If Chicago’s once dominant taxicab industry really does need a legislative life raft to avoid going under, the answer is less regulation on cabs, not more regulation on Uber and Lyft, an attorney representing ride-hailing drivers argued Monday.

Anthony Sanders, an attorney with the Institute of Justice, represents three ride-sharing drivers who have intervened in a federal lawsuit filed by the cab companies challenging Chicago’s disparate rules governing ride-hailing and taxis as a violation of the the U.S. Constitution’s equal protection guarantee.

On Monday, a federal judge issued a technical ruling that allows cab companies to consolidate all of their equal-protection and taking-of-property claims into one appeal before the 7th Circuit U.S. Court of Appeals.

Sanders used the occasion to propose an alternative to the pending ordinance backed by 33 of the City Council’s 50 aldermen that calls for the city to license ride-hailing drivers: deregulation of the taxicab industry.

“Even if ride-share drivers and taxi owners are being treated unequally, the way to fix that problem is not to shut down ride-sharing. The way to fix that problem is to lessen the burden on taxicabs. We think there should be open markets for both” cabs and ride-hailing, Sanders said.

“The biggest difference between taxicabs and ride sharing is that there are a limited number of taxicabs. We think the cap on medallions should be lifted. That would mean that anyone with a good vehicle and insurance could start their own taxi company without having to pay hundreds of thousands of dollars for a medallion. We would also be in favor of lifting fare restrictions on taxis, so both industries are treated in the same way.

Ald. Anthony Beale (9th), chairman of the City Council’s Transportation Committee, said he’s not about to withdraw his controversial licensing ordinance in favor of deregulation. He called the idea ludicrous and downright dangerous.

“Deregulation opens the door to allow them to do what they want, when they want without any repercussions. You have to have regulation to make sure you’re protecting consumers. You can’t allow someone to just make up with own rules,” Beale said.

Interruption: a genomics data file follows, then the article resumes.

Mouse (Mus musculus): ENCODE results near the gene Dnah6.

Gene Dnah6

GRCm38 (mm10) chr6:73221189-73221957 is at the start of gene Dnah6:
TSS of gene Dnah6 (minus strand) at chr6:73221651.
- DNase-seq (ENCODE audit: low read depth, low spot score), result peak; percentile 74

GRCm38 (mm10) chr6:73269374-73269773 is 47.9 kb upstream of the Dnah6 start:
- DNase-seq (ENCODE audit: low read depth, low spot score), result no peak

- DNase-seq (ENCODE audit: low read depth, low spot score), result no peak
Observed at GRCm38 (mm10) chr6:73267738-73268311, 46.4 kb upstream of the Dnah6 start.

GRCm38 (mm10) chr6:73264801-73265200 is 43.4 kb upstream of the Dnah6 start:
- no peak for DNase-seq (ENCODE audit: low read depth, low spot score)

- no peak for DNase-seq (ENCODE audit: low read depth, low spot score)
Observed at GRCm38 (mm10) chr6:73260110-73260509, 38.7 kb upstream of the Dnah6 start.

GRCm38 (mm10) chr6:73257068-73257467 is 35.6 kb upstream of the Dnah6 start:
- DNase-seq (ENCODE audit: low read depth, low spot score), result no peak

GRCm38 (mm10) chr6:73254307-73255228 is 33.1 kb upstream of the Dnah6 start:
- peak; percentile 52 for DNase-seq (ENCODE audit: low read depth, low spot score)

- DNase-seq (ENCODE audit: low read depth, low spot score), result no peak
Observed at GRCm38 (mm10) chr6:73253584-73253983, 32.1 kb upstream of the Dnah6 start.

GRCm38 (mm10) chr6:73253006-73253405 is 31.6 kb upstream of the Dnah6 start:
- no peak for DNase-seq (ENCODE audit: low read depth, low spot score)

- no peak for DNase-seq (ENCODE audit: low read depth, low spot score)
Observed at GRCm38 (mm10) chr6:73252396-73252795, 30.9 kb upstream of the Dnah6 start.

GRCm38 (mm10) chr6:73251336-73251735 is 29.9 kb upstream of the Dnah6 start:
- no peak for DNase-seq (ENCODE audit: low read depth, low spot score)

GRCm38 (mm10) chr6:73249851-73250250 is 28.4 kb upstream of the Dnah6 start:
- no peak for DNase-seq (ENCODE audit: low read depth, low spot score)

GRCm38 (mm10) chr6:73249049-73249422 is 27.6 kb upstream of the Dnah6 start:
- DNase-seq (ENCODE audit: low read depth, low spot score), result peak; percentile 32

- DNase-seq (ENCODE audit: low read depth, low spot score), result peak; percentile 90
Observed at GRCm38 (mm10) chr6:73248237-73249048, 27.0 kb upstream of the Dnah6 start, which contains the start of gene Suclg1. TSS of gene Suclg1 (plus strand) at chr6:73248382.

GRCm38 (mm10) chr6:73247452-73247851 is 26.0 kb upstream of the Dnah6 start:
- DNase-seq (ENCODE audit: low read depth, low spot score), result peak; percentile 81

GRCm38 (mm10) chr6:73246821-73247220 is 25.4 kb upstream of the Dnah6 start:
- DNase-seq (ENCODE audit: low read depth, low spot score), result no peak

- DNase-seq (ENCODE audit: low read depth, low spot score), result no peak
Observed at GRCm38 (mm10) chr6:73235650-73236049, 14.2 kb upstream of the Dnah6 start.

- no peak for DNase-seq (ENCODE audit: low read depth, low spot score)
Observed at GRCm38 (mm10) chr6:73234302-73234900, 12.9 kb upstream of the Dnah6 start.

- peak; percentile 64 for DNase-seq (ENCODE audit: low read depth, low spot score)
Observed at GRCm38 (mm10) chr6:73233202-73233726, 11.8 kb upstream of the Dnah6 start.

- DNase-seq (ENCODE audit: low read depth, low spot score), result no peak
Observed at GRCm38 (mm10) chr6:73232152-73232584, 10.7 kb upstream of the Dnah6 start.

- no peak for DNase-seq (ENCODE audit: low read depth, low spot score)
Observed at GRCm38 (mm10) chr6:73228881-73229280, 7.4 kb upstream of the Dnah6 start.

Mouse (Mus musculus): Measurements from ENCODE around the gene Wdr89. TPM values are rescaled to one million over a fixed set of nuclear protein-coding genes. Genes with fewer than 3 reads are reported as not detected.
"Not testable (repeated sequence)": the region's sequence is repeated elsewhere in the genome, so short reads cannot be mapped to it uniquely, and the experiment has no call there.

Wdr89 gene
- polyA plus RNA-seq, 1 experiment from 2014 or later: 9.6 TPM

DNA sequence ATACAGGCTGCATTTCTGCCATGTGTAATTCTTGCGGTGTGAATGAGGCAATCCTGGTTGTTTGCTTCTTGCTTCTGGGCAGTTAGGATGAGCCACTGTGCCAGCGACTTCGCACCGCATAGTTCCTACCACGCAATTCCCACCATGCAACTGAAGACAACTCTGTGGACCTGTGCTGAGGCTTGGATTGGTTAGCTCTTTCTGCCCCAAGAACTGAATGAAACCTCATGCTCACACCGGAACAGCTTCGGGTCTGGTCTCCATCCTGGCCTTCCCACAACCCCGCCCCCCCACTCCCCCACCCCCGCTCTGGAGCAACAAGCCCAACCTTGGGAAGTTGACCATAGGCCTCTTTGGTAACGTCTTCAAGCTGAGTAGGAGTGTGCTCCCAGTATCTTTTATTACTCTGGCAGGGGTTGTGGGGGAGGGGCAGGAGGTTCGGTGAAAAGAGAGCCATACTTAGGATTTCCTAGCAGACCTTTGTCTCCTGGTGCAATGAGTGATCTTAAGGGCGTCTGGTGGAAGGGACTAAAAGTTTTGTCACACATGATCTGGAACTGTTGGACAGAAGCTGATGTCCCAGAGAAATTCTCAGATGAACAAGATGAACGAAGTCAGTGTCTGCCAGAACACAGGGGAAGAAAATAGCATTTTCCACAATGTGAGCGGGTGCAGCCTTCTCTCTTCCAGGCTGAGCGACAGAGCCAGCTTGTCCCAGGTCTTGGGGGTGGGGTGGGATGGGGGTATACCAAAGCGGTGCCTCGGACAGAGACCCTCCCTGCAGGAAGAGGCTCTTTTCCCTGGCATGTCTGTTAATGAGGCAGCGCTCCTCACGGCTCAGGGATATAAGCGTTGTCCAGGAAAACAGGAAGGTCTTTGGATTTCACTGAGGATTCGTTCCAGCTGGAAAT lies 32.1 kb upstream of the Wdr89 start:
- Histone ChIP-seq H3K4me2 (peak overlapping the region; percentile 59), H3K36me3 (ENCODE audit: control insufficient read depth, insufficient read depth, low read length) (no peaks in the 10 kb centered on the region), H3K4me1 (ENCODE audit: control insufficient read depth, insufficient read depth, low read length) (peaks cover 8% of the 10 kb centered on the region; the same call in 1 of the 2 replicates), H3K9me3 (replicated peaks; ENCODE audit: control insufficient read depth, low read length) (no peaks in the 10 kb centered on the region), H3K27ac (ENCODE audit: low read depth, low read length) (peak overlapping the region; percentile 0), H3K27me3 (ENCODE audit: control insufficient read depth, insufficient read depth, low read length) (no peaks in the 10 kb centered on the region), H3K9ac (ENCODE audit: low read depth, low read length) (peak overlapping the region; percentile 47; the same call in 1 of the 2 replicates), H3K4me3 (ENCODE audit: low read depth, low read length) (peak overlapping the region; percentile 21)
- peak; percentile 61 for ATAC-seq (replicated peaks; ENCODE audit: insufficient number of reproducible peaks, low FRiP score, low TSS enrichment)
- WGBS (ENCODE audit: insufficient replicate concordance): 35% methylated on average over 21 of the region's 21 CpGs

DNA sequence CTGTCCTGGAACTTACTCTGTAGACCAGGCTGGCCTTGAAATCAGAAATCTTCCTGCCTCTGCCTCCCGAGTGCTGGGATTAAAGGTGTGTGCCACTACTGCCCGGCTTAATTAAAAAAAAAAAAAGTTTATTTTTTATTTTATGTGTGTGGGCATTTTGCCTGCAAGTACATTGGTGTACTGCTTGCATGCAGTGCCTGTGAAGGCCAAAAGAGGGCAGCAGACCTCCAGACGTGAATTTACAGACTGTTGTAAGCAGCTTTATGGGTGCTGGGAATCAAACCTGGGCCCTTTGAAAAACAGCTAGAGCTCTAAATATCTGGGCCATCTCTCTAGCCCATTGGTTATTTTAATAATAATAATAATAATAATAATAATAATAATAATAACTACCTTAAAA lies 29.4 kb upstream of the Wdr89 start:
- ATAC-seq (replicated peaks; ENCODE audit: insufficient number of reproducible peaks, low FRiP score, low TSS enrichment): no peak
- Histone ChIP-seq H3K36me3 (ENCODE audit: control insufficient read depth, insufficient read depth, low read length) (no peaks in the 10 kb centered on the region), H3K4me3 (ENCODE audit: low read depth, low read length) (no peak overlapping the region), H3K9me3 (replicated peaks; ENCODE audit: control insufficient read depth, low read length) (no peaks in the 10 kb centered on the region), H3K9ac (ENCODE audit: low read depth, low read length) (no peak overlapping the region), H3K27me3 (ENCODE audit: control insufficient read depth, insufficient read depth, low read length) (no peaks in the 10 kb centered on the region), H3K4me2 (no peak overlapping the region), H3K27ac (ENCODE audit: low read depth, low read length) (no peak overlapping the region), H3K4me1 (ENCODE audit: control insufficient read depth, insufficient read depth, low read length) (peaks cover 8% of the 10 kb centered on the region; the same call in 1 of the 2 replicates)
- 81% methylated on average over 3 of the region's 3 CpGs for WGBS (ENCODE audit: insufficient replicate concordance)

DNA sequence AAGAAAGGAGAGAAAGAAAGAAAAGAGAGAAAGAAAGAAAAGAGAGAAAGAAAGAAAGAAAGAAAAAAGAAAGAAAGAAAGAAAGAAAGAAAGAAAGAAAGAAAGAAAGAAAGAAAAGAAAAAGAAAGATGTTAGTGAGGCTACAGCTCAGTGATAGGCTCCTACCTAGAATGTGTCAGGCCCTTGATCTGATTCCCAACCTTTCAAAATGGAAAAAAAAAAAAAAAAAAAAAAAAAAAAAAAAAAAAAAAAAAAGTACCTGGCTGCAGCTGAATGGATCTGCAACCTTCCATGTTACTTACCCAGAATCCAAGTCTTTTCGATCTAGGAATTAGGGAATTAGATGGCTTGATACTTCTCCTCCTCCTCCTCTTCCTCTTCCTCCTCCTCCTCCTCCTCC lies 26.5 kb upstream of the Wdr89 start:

“If Uber had their way, they still wouldn’t be licensed in Chicago. They operated for two years without being licensed. Everything was fine until they came into the city illegally unregulated. We’re having to pull them back. If they had come into the city the correct way, we wouldn’t be having these problems.”

Mara Georges, the longtime city corporation counsel now representing the taxicab industry, portrayed the call for deregulation of the cab industry as an acknowledgement that, “There is an equal protection violation that needs to be fixed.”

That’s precisely what U.S. District Judge Sharon Johnson Coleman has already stated, Georges said.

“From a public safety standpoint, policymakers have to ensure that vehicles that transport the public for hire are driven by licensed drives in inspected vehicles with adequate insurance,” Georges said.

“Asking the City Council to strip away all regulation for transportation-for-hire in Chicago is not a reasonable request. The city requires fingerprinting for all kind of different people doing business in Chicago. In effect, you’d have to ask the City Council to dispense with those requirements. That’s not a way to promote public safety.”

Before issuing the technical ruling that could pave the way for what Georges hopes will be an expedited appeal, Johnson Coleman concluded that cabdrivers have a legitimate beef that Chicago’s disparate rules governing ride-hailing and taxis violate the U.S. Constitution’s equal protection guarantee. But she argued that it’s up to the City Council to sort it out, not the courts.

Mayor Rahm Emanuel, whose brother is an Uber investor, is lobbying hard to kill Beale’s licensing ordinance.